Wednesday, July 17, 2013

I'd Recognize That Silhouette Anywhere

Something I've discovered in the weeks participating in Hit Me With Your Best Shot, courtesy of Nathaniel R over at The Film Experience, is that the more familiar I am with the film, the harder it is to write about. Which is the case with this week's film, Walt Disney's Oscar-winning 1964 classic, Mary Poppins. I've seen the film so many times and know it by heart (if you're like me, just saying that magical nanny's name sends me into a tailspin of memorable quotes and songs. The songs! I've been humming "Feed the Birds" all damn day), that my mind begins to fill up with ideas and images and I just can't seem to focus on one thing. How do I pick just one thing when they're all so supercalifragilisticexpialidocious?! The film brings me so much joy that when I try to think of the reasons why, my only response is a big doofy grin. But as Mary says, "practically perfect people never permit sentiment to muddle their thinking." Luckily, I'm far from perfect. So, let the sentiment muddle away!

Do I go with her iconic entrance by way of a talking parrot umbrella that flies?

By the way, you can purchase your very own umbrella. I'm not entirely sure that it'll be able to talk to you the way Mary's does. (David Tomlinson, who plays Mr. Banks, was the voice of the umbrella in the film. It's been suggested that Mary was Mr. Banks' nanny when he was a child. The fact that the same actor does both suggests that perhaps Mr. Banks wasn't always so...grown-up. And there's always been a little magic still left in him. Kinda how the same actor plays Mr. Darling and Captain Hook in Peter Pan.) And it's probably best if you don't go jumping out any windows with it, as I'm not sure the flight feature is built-in.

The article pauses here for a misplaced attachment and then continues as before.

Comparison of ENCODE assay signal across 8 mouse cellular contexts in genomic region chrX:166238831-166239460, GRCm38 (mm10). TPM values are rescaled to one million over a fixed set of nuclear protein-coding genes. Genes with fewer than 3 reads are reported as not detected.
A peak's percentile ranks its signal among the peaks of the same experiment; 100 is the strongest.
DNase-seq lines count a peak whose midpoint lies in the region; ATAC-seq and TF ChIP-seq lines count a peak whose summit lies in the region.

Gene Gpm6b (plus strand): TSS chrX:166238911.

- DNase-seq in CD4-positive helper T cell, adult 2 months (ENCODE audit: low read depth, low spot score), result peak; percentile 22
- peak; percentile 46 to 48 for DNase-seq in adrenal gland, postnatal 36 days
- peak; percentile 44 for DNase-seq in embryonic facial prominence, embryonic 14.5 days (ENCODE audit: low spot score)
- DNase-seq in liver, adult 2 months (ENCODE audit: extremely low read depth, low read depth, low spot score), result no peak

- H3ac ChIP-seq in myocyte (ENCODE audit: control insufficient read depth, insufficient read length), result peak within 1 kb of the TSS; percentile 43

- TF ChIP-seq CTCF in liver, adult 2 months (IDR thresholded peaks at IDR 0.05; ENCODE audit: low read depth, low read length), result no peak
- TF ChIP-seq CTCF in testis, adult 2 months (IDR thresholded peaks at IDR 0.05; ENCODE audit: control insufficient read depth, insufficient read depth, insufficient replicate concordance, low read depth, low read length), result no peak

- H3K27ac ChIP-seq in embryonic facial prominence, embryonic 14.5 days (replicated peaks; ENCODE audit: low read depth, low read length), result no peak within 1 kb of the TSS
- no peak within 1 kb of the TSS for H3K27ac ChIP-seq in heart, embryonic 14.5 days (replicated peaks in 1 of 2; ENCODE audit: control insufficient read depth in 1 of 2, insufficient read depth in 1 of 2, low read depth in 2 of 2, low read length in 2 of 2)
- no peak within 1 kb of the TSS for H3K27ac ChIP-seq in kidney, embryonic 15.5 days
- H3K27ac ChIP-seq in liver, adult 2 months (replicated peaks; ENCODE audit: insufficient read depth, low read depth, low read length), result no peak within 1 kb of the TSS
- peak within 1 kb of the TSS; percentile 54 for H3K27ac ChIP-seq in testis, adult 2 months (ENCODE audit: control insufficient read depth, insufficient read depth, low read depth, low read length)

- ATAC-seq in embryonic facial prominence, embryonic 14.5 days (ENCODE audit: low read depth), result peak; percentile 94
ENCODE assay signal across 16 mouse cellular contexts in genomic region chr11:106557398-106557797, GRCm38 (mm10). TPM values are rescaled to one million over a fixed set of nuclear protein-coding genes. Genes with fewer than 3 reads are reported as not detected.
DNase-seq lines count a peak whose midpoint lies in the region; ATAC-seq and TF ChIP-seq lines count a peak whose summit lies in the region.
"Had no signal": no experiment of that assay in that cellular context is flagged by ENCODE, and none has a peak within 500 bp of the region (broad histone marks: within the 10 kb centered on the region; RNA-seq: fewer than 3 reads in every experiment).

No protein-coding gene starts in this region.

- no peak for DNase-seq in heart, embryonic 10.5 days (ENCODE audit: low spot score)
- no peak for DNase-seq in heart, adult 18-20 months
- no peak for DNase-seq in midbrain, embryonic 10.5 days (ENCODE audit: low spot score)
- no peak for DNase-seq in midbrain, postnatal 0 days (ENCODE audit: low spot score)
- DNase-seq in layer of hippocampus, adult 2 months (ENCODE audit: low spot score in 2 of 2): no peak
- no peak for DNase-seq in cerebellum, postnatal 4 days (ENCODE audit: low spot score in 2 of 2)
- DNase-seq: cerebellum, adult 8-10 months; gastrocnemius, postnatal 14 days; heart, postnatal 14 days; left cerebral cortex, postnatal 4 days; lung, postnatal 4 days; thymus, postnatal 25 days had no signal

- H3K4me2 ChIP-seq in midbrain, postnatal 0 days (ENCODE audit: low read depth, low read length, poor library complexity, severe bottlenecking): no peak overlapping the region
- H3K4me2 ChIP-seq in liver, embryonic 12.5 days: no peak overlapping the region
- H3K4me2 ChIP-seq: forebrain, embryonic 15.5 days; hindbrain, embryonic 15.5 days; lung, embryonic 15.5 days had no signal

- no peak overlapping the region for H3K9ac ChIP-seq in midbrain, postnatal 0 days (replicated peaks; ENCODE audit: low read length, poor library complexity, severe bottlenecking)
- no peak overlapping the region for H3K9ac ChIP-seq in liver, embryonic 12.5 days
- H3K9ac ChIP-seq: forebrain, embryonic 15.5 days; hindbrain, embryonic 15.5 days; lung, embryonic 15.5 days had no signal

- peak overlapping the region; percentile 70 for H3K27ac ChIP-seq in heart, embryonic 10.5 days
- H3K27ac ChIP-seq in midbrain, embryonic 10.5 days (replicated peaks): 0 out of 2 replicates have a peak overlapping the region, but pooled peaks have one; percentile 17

Do you choose one of the parts of the animated "Jolly Holiday" segment? Like Bert dancing with the penguin waiters (man, even in the animated world out-of-work performers are servers).

P.L. Travers (the author of the book series the film is based on) so disliked the animated portion of the film that at the premiere she was still trying to make Walt remove it. I can't wait for the film coming out later this year, Saving Mr. Banks, that chronicles Walt and Pamela's tussle in bringing the book to the screen. But, the finished film was one of Walt's favorites and the only one that brought him a Best Picture Oscar nomination.

Or what about the most amazing medicine bottle that pours out different flavors from the same container?

To this day, whenever I pour something onto a spoon I secretly hope that it will be different colors and flavors each time. And I always recite this exchange:

Jane: Lime Cordial! Delicious!
Michael: Strawberry! Mmmm!
Mary: Rrrrum punch. Quite satisfactory. <hiccup>

Or do I just love to laugh and choose the tea party on the ceiling? I ask you, a tea party on the ceiling?

Ed Wynn, who plays Uncle Albert in this scene, also had another iconic tea party at Disney as he was the voice of the Mad Hatter  in Alice in Wonderland. The actor was allowed to ad lib much of his lines in this scene. The actor who played Michael, Matthew Garber, was afraid of heights, so to coax him on set, he was given 10 cents every time he had to go up on the wire. 

But, I ultimately decided on a shot free of special effects as my Best Shot:

So simple in it's execution, yet able to convey so much. I love that even without any fanfare, no bells and whistles, hell - not even Julie Andrews' face - a single shot of a silhouette can still be filled with whimsy and magic. Just as three circles alone immediately bring to mind another famous Disney creation, seeing the outline of this nanny's hat is instantly recognizable and able to put that doofy grin back on my face. 


  1. how wonderful. i can't believe i didn't consider that shot. love how nostalgic this post is. muddle away, sentiment. indeed.

    1. so many of the shots i thought of were in musicals sequences or full of movement that wouldn't really translate in a static screen grab, but i loved how much this one worked just as itself!